[19]         At paras. 19–45 of his reasons, the chambers judge considered the standard of review to be applied on a review of an arbitration award in a family law dispute. He quoted extensively from Boxer Capital Corporation v. JEL Investments Ltd. 2015 BCCA 24, where this court had discussed Sattva and had observed:

Sattva held that questions of contractual interpretation should almost always be regarded as questions of mixed fact and law (at para. 50). (Historically they were seen as questions of law.) This means that, after Sattva, leave will rarely be granted to appeal an arbitral award on a question of contractual interpretation. (If Sattva had been decided earlier, leave arguably would not have been granted to appeal the parties’ initial arbitral award and this lengthy saga would have been avoided.)

When leave is granted to appeal an arbitral award, the reviewing court is bound by the arbitrator’s factual findings (Sattva at para. 104). The normal “palpable and overriding error” standard does not apply; the arbitrator’s factual findings simply cannot be disturbed. The standard of review on the question of law under appeal will “almost always” be reasonableness (at para. 75). Here the Dunsmuir framework does apply (at para. 106), so the standard would be correctness if, for example, the question was both centrally important to the legal system as a whole and outside the arbitrator’s area of expertise (see Dunsmuir at para. 60; Toronto (City) v. C.U.P.E., 2003 SCC 63 at para. 6).

Finally, when leave is granted to appeal an arbitral award, it is important for the reviewing court to strictly honour the boundaries of the question or questions of law on which leave was granted. The appeal is not one at large. The reviewing court must constantly remind itself of the narrow question or questions before it, lest it improperly expand its search for error into areas that go beyond those questions, let alone areas that go beyond the scope of the dispute referred by the parties to the arbitrator. … [At paras. 9–11.]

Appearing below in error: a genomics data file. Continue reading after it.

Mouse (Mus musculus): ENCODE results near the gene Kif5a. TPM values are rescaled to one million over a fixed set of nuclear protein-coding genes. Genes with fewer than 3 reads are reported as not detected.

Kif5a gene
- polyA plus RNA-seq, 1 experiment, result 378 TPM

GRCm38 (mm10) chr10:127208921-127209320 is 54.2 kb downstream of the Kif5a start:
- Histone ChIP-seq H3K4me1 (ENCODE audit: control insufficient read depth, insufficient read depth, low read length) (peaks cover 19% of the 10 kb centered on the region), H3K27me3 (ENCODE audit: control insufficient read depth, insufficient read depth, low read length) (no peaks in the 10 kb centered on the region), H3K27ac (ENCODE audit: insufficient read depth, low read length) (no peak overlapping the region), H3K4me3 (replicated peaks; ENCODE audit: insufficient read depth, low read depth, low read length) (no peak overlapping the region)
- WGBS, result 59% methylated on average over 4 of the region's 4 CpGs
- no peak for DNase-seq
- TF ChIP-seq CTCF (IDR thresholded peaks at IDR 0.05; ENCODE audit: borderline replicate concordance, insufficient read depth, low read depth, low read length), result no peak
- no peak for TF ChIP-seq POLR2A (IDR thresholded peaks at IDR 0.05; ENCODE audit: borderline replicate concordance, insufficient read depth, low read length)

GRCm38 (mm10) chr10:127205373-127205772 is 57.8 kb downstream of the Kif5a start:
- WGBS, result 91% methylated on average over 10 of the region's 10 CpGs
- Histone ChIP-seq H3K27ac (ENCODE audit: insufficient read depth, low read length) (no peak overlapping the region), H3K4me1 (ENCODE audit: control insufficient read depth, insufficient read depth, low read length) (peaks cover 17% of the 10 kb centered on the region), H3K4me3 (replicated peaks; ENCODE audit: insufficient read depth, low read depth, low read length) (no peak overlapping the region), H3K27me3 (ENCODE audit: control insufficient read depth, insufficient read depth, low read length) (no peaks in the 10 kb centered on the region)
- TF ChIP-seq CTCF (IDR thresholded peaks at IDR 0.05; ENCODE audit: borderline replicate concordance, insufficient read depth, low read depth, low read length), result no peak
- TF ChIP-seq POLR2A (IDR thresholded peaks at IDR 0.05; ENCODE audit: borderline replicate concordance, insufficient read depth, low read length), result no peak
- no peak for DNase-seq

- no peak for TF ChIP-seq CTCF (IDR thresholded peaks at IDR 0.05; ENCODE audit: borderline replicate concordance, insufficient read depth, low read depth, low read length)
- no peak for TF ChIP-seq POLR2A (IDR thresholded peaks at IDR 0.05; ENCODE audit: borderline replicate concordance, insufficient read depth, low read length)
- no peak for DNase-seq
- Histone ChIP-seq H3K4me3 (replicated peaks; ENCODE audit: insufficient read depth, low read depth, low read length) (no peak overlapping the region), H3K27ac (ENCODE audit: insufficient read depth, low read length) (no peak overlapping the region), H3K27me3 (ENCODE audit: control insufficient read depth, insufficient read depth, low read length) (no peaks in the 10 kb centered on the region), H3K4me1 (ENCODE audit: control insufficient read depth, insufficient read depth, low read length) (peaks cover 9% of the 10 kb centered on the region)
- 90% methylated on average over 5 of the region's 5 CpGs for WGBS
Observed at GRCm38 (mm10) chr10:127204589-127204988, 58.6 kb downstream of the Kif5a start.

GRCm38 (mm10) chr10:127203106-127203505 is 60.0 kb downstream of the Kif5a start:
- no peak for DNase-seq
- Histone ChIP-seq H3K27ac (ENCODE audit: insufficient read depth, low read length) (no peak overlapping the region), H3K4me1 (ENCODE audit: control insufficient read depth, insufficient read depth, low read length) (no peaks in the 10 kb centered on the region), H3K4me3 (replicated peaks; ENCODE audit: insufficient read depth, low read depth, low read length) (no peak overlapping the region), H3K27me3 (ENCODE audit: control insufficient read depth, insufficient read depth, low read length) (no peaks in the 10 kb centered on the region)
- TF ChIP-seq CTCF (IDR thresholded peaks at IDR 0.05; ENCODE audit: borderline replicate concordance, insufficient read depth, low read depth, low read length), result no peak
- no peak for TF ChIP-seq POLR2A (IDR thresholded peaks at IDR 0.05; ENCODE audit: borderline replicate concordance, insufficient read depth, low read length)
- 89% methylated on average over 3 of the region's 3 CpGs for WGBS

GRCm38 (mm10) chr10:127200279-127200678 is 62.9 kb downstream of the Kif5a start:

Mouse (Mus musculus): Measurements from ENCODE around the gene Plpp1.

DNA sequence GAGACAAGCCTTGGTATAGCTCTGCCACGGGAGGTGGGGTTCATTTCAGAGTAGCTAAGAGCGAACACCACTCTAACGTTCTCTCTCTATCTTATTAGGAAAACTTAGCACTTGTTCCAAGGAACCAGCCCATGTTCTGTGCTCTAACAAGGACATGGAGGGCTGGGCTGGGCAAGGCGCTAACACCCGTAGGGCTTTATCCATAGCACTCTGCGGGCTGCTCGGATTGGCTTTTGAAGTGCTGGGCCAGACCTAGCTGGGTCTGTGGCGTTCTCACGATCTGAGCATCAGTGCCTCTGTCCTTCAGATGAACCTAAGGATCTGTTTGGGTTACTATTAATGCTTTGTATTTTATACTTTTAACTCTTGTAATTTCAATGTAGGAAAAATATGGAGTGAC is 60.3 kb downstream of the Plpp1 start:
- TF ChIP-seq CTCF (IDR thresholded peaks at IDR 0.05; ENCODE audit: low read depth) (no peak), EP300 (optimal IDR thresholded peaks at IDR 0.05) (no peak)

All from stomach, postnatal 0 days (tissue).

[22]         At paras. 49–53, the chambers judge instructed himself on the content of the “reasonableness” standard, as discussed in Newfoundland and Labrador Nurses’ Union v. Newfoundland and Labrador (Treasury Board) 2011 SCC 62, Dunsmuir, and Sattva. He then formulated what he regarded as the correct approach:

As a result in considering this appeal it is not open to the court to substitute its own findings of fact for those of the arbitrator. In considering any questions of mixed fact and law and whether the arbitrator applied a particular legal standard or test it is to the facts as he found them. In doing so the court must consider whether the arbitrator’s conclusions fall within an acceptable range with due deference to the arbitrator’s reasoning. [At para. 54.]

[40]         Again, in my view, Kelleher J. did not find that a breach of the arbitration agreement occurred in October 2013; nor was the arbitrator himself prepared to ‘second guess’ the wife’s reasoning in applying for relief in the Supreme Court. He found that it was instead the husband who had breached the MOS “by refusing to do all things necessary to carry out the provisions of the MOS and by failing to use his best efforts to calculate the FEP” and by failing to act in good faith to “achieve the equalization objectives of the MOS.” (At para. 215.) It has not been shown the arbitrator’s findings in this regard were unreasonable; nor did the chambers judge find that they were.

Vancouver Family Arbitration Appeal Lawyers explain alternative dispute resolution processes are entitled to great respect so parties who go to family arbitration can expect unless the decision is unreasonable it will not be altered by an appeal to the Court system.